WASHINGTON — Senate Republicans on Thursday blocked an attempt to confirm 17 nominees for federal judgeships, including one from Tulsa.
The move means Tulsa attorney John E. Dowdell — like Robert E. Bacharach, a U.S. magistrate judge in Oklahoma City — will have to wait until after the Nov. 6 presidential election to find out whether he will be confirmed. Senators and House members are expected to leave Washington this week until mid-November.
Dowdell has been nominated for a U.S. district judgeship in Tulsa and Bacharach for a seat on the 10th U.S. Circuit Court of Appeals, which is a step below the U.S. Supreme Court. Senate Republicans in July blocked an attempt by Democrats to get a vote on Bacharach.
Both Oklahoma nominees sailed through the Senate Judiciary Committee with bipartisan support and would be easily confirmed if not for presidential politics. Republicans have been blocking votes on judicial nominees for several weeks, hoping Republican presidential nominee Mitt Romney will win the election and replace President Barack Obama's pending judicial nominees with his own.
Democrats have done the same thing in previous election years, though Senate Majority Leader Harry Reid said Thursday they had not blocked district court nominees.
Reid tried Thursday to confirm 17 pending district court nominees by unanimous consent, a fast-track process in which there is no roll call vote.
Sen. Patrick Leahy, D-Vermont, chairman of the Senate Judiciary Committee, said Obama's first term may end with more judicial vacancies than when it began.
Senators point fingers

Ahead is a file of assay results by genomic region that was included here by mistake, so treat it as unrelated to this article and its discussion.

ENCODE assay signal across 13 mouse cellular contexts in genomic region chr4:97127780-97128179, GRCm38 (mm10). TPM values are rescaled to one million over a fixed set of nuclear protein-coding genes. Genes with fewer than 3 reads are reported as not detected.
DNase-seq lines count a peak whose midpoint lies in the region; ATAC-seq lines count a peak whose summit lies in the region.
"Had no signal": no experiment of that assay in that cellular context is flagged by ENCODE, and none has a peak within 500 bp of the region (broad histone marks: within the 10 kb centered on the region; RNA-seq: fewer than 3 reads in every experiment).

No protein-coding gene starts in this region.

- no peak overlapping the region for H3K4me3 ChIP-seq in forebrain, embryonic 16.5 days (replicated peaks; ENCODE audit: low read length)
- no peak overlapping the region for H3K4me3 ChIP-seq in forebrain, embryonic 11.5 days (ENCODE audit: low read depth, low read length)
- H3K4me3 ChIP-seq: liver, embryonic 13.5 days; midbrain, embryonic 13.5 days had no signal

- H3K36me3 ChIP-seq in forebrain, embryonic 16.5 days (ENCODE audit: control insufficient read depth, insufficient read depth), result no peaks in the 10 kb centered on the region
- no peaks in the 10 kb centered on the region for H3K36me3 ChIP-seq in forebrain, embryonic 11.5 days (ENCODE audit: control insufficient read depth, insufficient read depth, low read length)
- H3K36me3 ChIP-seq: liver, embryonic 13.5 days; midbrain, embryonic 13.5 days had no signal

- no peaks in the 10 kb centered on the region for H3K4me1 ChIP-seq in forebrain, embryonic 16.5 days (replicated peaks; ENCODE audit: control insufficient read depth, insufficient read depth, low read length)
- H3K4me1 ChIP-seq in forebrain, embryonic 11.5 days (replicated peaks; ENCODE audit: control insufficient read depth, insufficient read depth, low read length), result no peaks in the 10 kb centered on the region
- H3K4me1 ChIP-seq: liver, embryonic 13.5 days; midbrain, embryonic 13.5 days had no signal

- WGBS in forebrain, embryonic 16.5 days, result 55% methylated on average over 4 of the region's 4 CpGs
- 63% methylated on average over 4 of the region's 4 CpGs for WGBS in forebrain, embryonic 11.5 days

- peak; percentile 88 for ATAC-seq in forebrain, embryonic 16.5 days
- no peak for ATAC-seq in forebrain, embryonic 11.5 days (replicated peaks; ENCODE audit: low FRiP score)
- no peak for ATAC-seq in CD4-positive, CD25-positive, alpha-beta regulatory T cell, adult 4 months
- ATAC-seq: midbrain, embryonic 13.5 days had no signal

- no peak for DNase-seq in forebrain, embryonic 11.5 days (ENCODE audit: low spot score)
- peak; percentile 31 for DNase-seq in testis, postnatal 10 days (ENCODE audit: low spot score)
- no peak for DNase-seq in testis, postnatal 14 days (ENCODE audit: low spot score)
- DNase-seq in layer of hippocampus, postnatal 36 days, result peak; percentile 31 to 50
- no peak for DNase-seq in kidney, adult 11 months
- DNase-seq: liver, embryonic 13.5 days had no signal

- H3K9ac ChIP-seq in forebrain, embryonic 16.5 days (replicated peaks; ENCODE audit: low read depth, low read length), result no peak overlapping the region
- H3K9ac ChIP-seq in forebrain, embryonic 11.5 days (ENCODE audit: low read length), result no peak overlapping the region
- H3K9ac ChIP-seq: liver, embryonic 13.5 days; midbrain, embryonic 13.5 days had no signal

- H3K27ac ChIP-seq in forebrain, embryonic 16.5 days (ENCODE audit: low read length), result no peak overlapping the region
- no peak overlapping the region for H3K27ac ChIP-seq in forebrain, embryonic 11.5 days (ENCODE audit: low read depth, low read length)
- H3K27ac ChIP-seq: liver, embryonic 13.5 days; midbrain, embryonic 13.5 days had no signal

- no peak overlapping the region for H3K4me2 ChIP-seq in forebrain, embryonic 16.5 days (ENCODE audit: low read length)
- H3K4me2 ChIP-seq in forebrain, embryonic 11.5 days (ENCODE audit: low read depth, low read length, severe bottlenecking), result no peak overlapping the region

Reid's last-ditch effort on the judicial nominees came just a few hours after Republican senators made a series of speeches attacking Obama and Reid for a lack of leadership and inaction on the nation's problems.
Sen. Tom Coburn, R-Muskogee, one of about 30 senators who spoke, said the Senate, under Reid, was not confronting the hard decisions that had to be made.
Coburn said the Senate's failure to pass a plan addressing the nation's finances “is an absolute failure of leadership.”
Senate Minority Leader Mitch McConnell, R-Ky., said, “Never before has a president and a Senate done so little to confront challenges so great.”
Reid and other Democrats responded that Republicans had blocked consideration of numerous bills and tried to attach unrelated amendments to others. The first amendment offered on the highway bill, Reid said, was a GOP one on family planning.
Republicans were now holding up consideration of the defense bill, he said. Reid also blamed House Republicans for not taking up legislation that the Senate had managed to pass, including a long-term farm bill.
House Speaker John Boehner, R-Ohio, said the House would “deal with the farm bill after the elections.”